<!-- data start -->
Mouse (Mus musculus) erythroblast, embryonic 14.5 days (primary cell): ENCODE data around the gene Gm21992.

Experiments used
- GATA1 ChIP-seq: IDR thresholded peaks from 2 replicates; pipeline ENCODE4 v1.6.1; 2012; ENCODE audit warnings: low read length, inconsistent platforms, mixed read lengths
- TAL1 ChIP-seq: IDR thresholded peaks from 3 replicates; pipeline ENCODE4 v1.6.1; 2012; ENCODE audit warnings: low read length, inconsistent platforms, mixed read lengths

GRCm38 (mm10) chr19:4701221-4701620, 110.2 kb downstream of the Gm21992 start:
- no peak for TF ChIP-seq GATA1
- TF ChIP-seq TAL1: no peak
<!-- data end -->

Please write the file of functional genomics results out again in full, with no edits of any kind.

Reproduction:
Mouse (Mus musculus) erythroblast, embryonic 14.5 days (primary cell): ENCODE data around the gene Gm21992.

Experiments used
- GATA1 ChIP-seq: IDR thresholded peaks from 2 replicates; pipeline ENCODE4 v1.6.1; 2012; ENCODE audit warnings: low read length, inconsistent platforms, mixed read lengths
- TAL1 ChIP-seq: IDR thresholded peaks from 3 replicates; pipeline ENCODE4 v1.6.1; 2012; ENCODE audit warnings: low read length, inconsistent platforms, mixed read lengths

GRCm38 (mm10) chr19:4701221-4701620, 110.2 kb downstream of the Gm21992 start:
- no peak for TF ChIP-seq GATA1
- TF ChIP-seq TAL1: no peak